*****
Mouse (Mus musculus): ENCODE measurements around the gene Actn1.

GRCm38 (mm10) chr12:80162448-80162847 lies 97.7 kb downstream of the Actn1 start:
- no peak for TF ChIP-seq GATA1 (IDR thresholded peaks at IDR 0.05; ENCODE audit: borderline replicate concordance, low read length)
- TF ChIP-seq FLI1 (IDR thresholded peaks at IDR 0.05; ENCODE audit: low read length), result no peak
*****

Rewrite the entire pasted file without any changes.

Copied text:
Mouse (Mus musculus): ENCODE measurements around the gene Actn1.

GRCm38 (mm10) chr12:80162448-80162847 lies 97.7 kb downstream of the Actn1 start:
- no peak for TF ChIP-seq GATA1 (IDR thresholded peaks at IDR 0.05; ENCODE audit: borderline replicate concordance, low read length)
- TF ChIP-seq FLI1 (IDR thresholded peaks at IDR 0.05; ENCODE audit: low read length), result no peak